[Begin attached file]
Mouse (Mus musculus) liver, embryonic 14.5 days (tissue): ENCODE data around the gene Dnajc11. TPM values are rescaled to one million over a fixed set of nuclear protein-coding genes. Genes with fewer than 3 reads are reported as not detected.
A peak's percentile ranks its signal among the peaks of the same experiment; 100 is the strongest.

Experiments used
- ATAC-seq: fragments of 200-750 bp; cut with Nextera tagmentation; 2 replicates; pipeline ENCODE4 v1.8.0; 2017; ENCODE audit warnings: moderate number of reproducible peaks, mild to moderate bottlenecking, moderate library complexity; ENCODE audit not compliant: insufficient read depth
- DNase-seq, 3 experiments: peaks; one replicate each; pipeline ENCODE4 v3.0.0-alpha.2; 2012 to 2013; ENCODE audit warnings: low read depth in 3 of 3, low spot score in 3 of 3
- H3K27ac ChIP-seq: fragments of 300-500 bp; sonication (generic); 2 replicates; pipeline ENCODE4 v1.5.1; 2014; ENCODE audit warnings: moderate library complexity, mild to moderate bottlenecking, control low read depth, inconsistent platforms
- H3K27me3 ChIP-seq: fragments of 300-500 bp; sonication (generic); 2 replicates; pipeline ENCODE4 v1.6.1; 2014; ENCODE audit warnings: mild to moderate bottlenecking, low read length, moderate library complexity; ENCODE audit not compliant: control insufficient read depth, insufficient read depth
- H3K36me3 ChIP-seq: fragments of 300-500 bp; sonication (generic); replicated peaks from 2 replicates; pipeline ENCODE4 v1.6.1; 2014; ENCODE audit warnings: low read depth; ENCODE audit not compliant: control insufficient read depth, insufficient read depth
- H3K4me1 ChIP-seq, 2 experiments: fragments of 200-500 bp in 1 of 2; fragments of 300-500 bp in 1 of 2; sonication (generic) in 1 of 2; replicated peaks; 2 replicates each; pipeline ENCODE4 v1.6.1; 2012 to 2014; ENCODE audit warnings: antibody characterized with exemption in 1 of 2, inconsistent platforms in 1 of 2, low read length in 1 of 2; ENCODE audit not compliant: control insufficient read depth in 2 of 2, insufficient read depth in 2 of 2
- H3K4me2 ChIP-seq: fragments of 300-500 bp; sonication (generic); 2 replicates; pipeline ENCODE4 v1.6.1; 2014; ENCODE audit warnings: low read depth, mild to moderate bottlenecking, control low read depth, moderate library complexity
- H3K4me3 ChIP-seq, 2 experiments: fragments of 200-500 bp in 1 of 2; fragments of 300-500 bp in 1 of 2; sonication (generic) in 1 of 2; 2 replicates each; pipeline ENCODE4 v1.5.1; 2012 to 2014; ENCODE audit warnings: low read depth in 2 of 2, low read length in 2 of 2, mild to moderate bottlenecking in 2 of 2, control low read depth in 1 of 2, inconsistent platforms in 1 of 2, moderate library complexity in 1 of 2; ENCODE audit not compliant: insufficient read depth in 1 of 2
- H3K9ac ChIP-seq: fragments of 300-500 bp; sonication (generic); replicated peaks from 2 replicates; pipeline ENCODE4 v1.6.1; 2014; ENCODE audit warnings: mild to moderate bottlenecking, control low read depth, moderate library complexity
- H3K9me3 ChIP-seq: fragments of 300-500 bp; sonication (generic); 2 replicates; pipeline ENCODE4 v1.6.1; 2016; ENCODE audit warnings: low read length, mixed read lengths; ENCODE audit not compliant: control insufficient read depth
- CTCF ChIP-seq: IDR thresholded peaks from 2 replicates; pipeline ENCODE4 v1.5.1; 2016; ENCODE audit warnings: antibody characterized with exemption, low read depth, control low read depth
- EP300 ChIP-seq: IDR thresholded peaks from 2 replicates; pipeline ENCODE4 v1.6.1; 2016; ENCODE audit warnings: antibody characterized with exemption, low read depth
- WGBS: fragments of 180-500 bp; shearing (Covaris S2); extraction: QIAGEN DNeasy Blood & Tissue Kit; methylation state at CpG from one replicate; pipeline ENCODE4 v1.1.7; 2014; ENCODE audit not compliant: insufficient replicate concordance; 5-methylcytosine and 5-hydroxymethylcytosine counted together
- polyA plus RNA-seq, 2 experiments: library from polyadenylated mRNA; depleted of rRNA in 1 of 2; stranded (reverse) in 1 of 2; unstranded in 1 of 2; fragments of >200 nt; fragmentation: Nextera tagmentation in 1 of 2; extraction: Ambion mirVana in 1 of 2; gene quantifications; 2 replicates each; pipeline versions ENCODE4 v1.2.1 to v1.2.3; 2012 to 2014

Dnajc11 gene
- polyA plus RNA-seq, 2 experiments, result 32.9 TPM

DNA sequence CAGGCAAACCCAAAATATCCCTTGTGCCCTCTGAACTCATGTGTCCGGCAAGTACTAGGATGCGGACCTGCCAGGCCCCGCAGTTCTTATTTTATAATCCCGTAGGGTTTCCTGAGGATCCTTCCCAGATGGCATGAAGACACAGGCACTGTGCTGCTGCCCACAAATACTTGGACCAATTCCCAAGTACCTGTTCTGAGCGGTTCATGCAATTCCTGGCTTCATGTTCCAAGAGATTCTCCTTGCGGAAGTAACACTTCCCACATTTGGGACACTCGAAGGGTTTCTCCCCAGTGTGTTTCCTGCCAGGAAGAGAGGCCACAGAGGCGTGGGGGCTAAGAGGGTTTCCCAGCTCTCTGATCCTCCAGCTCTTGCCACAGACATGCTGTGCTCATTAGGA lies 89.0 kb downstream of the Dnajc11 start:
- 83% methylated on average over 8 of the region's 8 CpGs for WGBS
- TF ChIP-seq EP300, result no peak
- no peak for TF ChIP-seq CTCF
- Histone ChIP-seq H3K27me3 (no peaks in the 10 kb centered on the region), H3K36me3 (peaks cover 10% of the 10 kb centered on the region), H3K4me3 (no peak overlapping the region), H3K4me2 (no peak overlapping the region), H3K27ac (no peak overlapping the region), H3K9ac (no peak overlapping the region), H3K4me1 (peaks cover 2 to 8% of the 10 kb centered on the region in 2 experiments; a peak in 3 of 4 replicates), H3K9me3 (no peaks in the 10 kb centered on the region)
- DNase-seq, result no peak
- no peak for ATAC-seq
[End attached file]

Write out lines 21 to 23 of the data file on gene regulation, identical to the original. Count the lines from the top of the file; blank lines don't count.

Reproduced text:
- 83% methylated on average over 8 of the region's 8 CpGs for WGBS
- TF ChIP-seq EP300, result no peak
- no peak for TF ChIP-seq CTCF